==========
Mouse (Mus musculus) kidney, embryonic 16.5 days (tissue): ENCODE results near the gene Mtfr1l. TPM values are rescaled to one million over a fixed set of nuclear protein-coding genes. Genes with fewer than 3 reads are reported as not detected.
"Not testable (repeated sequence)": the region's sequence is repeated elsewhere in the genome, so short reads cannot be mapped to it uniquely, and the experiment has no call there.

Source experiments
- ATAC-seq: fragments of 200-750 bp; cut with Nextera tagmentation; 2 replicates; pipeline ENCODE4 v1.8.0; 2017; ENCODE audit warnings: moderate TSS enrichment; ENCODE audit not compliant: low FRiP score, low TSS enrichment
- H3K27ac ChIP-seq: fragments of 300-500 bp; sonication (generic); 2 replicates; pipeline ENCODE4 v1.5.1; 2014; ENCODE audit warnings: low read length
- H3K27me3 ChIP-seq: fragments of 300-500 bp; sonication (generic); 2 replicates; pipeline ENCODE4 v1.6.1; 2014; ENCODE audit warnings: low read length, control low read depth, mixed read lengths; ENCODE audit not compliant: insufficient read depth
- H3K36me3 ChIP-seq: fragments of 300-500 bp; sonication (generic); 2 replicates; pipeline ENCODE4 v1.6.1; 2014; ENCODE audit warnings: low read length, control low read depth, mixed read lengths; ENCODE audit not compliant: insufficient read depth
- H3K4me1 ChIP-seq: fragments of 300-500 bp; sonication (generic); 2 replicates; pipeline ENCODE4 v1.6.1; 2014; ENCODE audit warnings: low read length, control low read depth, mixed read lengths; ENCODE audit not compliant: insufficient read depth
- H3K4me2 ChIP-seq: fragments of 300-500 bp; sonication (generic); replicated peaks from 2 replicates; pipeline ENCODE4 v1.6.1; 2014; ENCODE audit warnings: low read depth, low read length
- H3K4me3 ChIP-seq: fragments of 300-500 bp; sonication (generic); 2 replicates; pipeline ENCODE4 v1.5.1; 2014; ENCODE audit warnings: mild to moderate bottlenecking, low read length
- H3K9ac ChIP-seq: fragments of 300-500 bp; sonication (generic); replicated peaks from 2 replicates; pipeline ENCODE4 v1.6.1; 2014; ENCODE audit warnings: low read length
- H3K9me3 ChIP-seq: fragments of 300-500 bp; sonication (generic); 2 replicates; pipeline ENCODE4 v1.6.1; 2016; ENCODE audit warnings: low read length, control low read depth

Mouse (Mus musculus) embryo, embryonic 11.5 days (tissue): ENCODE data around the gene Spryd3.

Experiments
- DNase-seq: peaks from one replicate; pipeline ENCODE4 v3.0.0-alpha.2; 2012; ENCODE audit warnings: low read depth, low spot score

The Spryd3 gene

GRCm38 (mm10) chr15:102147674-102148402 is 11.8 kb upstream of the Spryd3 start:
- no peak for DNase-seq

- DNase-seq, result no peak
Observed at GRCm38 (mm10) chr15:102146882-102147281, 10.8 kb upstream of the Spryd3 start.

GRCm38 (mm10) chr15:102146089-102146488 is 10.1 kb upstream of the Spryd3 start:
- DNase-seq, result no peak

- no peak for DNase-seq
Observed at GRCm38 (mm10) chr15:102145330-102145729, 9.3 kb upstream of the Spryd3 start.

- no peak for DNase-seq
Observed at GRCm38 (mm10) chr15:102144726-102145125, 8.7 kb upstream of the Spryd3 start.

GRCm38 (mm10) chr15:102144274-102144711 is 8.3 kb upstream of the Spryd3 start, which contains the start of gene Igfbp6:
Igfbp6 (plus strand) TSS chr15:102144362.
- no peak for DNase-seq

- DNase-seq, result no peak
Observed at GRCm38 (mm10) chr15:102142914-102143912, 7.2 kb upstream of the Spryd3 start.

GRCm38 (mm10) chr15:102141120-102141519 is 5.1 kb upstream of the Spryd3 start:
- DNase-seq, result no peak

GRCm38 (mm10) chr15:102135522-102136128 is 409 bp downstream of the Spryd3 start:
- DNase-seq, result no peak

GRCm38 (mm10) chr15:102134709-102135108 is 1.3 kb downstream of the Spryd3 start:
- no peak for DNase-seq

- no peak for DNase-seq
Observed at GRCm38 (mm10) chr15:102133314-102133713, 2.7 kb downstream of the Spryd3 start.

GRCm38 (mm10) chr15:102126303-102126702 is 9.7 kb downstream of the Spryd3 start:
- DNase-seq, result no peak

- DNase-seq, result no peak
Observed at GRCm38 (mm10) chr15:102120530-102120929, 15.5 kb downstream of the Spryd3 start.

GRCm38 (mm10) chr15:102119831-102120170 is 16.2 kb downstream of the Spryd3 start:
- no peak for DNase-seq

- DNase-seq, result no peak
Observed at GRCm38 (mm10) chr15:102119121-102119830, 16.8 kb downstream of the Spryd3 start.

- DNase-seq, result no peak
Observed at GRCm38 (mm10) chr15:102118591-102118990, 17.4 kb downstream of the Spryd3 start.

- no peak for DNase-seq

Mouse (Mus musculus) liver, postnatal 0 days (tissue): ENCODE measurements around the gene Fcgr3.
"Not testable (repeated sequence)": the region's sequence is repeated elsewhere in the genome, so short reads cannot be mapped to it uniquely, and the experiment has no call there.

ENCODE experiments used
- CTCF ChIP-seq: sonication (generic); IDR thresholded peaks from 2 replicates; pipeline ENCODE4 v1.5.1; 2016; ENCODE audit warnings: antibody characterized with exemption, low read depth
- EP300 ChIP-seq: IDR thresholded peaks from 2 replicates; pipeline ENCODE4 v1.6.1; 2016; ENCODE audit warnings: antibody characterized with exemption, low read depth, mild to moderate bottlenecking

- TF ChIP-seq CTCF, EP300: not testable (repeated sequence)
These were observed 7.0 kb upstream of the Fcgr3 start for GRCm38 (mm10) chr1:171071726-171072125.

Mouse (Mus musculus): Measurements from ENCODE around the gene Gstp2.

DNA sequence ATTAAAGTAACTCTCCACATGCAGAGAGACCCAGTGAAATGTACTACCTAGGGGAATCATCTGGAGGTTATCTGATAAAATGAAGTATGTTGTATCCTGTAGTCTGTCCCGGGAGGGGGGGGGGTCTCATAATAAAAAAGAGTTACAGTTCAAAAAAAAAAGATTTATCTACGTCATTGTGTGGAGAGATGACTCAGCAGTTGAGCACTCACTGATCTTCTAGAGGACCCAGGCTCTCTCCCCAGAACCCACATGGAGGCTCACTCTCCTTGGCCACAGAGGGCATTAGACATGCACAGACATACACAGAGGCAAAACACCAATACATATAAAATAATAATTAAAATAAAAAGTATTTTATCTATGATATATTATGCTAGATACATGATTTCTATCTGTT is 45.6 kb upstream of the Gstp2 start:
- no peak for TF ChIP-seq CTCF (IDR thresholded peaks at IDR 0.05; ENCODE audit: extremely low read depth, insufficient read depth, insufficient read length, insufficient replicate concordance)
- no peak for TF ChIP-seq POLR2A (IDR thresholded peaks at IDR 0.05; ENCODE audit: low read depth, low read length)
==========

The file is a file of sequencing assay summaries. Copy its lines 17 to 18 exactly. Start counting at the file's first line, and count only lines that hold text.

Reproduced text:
GRCm38 (mm10) chr15:102147674-102148402 is 11.8 kb upstream of the Spryd3 start:
- no peak for DNase-seq